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3 Tips to Sell “Healthy”


This post is inspired by my good friend, Jodi of Off The Wall Painting.  We were at her house Saturday for movie/pool night with the kids, and she said, “Hey, you need to blog about what to do when YOU want to eat healthy, but your family is so NOT into it.”

I’ve seen this time and time again even with my own family.  Sometimes Kate and Jack still cry “UGH!”  when I say “let’s get a healthy snack” OR “Try this. It ‘s so healthy for you.”  Even though they know the drill living with a health coach, they still sometimes nag and complain when I drop that “healthy” word.

fathers day dinner lg
(Wouldn’t it be nice if those June Cleaver-esque days were still around? I bet you these kids didn’t complain about healthy meals.  They look so happy. I know, I know, this is NOT real life!)

Healthy eating is rather unpopular if you think about it.  We’ve been told that healthy means boring, no flavor, bland;  that healthy food tastes like cardboard.

So announcing that you are going to start cooking healthier is going to backfire.  No one wants to think they’re eating cardboard for dinner.

Here’s were it gets even trickier: you are exercising, drinking your water, learning how to eat foods that nourish you, (even meditating),  and then you have to cook for the naysayers.  This is extremely difficult, in fact, almost darn right impossible at times.  You have the motivation, but the crap you get from the skeptics is what stops you.

Since those familiar with real healthy eating-seasonal, fresh whole foods- know it is actually delicious and much more tasty than the processed junk food that has numbed our taste buds for the past decades.

So how can we get others to come over to the “healthy” side?  You are going to have to sell it.

I asked the naysayer experts (aka, my family) for some tips on how to  sell “healthy.” 

Here is what they suggest:

1.  Use psychology.  Perception of taste is actually deep rooted in psychology.  If you believe something you’re going to eat will taste good or bad before you eat it, chances are your experiences won’t be too far off from your expectations.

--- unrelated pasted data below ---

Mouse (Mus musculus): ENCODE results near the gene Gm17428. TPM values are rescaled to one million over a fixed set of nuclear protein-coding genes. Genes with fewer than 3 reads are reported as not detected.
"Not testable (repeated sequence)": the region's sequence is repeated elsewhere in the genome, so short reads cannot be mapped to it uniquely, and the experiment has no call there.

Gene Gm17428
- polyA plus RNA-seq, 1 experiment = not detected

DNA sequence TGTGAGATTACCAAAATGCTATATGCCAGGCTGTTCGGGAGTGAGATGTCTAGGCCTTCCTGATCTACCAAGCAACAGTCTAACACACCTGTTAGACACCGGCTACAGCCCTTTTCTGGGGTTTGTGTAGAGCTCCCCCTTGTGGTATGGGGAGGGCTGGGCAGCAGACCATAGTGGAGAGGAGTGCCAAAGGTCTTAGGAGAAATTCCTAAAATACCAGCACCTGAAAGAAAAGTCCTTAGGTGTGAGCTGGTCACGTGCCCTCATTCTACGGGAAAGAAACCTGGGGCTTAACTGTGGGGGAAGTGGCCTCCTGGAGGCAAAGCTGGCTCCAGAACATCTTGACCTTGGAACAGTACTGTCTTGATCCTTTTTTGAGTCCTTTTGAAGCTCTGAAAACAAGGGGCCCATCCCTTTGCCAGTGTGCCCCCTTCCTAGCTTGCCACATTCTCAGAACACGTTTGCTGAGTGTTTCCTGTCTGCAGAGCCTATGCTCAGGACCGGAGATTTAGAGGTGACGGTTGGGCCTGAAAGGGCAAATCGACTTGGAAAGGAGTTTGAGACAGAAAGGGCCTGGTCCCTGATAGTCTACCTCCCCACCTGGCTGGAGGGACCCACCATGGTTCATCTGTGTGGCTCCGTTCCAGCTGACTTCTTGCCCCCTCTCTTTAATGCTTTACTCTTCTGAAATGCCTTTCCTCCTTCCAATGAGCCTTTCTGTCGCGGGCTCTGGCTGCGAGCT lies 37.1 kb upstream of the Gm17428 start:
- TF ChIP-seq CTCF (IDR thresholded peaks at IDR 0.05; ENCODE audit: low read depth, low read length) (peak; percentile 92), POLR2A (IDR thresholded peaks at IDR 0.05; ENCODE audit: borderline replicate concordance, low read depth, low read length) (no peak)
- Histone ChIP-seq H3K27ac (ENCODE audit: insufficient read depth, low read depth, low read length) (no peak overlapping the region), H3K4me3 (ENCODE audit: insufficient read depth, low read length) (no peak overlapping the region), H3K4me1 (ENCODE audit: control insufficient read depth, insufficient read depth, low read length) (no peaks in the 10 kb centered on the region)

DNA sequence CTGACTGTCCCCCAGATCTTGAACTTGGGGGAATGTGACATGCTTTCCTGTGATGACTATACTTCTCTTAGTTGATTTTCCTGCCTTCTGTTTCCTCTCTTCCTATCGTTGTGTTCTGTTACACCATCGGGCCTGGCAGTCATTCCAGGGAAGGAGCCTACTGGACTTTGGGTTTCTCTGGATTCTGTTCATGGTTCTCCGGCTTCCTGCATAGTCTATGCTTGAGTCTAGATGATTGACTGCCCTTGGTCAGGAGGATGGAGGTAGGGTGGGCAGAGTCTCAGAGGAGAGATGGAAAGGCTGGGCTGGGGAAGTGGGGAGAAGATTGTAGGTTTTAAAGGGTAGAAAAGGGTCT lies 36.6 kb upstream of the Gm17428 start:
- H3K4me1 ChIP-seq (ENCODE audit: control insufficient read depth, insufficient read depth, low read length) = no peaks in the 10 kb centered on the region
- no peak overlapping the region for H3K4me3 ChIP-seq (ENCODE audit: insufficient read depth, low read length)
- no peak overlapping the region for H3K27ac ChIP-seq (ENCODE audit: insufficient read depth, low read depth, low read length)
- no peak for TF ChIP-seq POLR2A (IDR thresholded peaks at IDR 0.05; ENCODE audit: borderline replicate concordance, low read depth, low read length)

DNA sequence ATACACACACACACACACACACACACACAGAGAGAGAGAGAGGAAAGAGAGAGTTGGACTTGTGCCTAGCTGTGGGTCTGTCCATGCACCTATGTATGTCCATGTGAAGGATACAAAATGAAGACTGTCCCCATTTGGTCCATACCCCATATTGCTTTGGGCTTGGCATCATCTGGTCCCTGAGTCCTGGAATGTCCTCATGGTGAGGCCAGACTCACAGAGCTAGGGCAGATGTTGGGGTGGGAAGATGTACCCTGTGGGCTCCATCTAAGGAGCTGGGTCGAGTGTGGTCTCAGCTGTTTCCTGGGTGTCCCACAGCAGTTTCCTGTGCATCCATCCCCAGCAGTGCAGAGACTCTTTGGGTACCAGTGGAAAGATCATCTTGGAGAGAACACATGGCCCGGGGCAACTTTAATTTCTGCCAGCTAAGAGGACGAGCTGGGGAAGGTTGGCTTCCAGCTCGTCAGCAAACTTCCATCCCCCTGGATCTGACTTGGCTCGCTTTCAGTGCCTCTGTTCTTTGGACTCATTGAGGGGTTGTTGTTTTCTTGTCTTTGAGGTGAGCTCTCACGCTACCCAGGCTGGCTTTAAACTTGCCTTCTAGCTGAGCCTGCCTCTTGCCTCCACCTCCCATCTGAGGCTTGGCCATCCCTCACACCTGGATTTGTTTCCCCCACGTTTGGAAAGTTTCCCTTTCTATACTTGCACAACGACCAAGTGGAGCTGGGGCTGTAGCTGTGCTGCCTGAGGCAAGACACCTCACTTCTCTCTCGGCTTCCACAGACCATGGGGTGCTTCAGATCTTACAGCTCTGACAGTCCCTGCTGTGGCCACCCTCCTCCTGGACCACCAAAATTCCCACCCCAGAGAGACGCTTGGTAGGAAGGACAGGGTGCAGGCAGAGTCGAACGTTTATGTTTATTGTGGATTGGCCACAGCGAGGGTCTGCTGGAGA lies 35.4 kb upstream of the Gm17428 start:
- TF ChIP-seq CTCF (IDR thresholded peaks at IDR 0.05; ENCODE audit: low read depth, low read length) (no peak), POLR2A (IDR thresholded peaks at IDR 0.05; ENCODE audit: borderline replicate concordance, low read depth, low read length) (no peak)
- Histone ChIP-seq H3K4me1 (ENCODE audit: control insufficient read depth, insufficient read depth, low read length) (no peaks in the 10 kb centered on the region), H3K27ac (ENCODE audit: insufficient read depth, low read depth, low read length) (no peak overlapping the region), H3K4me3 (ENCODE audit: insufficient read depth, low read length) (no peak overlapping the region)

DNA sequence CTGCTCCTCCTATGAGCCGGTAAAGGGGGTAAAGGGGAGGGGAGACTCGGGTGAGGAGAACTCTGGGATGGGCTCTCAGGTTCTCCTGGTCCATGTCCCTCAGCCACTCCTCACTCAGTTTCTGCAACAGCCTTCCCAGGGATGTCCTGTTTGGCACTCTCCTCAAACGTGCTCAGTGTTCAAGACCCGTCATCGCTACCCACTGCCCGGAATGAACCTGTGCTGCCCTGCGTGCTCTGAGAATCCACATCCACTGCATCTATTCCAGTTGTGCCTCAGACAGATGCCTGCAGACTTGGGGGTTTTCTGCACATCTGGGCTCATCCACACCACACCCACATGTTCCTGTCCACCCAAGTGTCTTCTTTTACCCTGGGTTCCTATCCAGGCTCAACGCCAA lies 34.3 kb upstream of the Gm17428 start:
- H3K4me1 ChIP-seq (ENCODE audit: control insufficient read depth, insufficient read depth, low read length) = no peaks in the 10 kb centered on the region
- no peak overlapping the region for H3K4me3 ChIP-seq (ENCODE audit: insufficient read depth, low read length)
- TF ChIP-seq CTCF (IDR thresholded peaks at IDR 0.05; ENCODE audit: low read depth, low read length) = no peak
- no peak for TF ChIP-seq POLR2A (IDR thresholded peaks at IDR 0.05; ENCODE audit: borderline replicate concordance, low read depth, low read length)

You can use this to your advantage the next time you choose the right words when describing your meals.

Use  words like  tasty, delicious, juicy, scrumptious (Kate’s favorite), freakin’ amazing. Food is more satisfying if it is described as “tasty” or “delicious” rather than “healthy.”

2.  Be excited. Each time someone asks about what you are cooking, it’s an opportunity for you to make your food taste better and be more satisfying. Make sure to show your enthusiasm by mentioning getting fresh veggies hand picked  from your garden. OR you can steal from restaurant menus.  Check out the chef’s specials.  You will see words like roasted, chilled, marinated, drizzled, spicy to describe the meals.  Try to use words to appeal to all the senses to psyche up your audience about the fabulous meal they’re going to have.  This especially works great with adults.

As for children…

3. Make it their idea.  I have to say, this works like a charm.  Let the kids help you in the kitchen.  Have them sit down with you and decide on what to make. Let them cook with you.  Even if it’s kale chips, make sure to involve the kids, and they will most likely eat their creations. (okay, we are still working on the kale chips).

Take it from me, these suggestions do work. BUT it is only the beginning.  Look for Healthy Eating Part II  next post. I’ll show you how to put together healthy meals (oh no I didn’t! ), I mean scrumptious meals that will leave your diners happy.

How do you get the naysayers to eat healthy food?

What is one way you get your family and friends to share your “healthy” enthusiasm?